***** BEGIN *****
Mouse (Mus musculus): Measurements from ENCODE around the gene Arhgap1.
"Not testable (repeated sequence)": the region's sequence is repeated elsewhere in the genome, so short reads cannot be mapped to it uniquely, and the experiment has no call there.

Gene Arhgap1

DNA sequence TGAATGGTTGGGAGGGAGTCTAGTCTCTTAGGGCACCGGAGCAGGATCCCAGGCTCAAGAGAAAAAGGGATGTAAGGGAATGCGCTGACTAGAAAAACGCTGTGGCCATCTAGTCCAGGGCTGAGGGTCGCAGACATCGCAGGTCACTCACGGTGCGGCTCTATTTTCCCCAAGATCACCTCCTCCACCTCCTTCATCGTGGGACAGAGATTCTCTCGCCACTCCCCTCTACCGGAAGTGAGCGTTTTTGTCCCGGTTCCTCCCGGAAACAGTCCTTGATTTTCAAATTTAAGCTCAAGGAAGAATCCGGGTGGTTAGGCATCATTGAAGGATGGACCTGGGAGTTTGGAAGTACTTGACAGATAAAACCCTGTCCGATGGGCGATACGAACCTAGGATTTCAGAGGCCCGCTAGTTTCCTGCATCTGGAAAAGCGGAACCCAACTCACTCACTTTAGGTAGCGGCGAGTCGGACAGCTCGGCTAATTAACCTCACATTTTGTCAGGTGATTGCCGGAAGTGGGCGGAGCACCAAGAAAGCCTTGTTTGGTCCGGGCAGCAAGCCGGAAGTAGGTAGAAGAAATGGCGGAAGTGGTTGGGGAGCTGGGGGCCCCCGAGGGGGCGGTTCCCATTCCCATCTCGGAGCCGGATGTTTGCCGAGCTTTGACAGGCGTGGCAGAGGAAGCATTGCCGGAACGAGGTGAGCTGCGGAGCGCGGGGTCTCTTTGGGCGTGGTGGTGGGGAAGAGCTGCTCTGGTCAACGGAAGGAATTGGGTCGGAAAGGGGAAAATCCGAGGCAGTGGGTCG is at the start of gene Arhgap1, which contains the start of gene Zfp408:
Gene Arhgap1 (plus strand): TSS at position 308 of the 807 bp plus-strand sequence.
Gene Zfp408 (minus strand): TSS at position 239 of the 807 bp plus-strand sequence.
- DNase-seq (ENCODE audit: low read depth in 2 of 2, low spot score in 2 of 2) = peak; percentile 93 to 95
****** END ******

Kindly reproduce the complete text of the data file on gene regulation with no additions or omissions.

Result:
Mouse (Mus musculus): Measurements from ENCODE around the gene Arhgap1.
"Not testable (repeated sequence)": the region's sequence is repeated elsewhere in the genome, so short reads cannot be mapped to it uniquely, and the experiment has no call there.

Gene Arhgap1

DNA sequence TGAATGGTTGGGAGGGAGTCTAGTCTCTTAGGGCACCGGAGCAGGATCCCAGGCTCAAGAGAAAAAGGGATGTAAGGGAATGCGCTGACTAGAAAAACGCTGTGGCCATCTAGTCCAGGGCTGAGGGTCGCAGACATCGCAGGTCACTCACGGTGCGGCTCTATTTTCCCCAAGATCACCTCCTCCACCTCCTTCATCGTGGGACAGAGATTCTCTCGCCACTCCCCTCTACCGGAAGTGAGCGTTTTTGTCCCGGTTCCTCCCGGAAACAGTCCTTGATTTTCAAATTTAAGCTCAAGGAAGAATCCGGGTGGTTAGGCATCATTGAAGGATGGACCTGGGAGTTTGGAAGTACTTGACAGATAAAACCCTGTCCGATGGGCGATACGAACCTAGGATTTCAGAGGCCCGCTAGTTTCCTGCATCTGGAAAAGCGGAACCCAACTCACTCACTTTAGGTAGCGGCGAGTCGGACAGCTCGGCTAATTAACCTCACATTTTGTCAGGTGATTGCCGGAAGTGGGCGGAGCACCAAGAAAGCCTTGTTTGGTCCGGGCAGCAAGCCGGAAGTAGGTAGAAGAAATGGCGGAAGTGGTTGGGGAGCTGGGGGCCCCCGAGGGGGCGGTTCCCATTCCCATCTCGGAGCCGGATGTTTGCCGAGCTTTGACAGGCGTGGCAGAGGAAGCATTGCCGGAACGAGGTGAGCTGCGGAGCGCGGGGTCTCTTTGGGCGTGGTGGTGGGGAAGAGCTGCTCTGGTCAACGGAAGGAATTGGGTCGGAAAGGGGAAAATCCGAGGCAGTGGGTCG is at the start of gene Arhgap1, which contains the start of gene Zfp408:
Gene Arhgap1 (plus strand): TSS at position 308 of the 807 bp plus-strand sequence.
Gene Zfp408 (minus strand): TSS at position 239 of the 807 bp plus-strand sequence.
- DNase-seq (ENCODE audit: low read depth in 2 of 2, low spot score in 2 of 2) = peak; percentile 93 to 95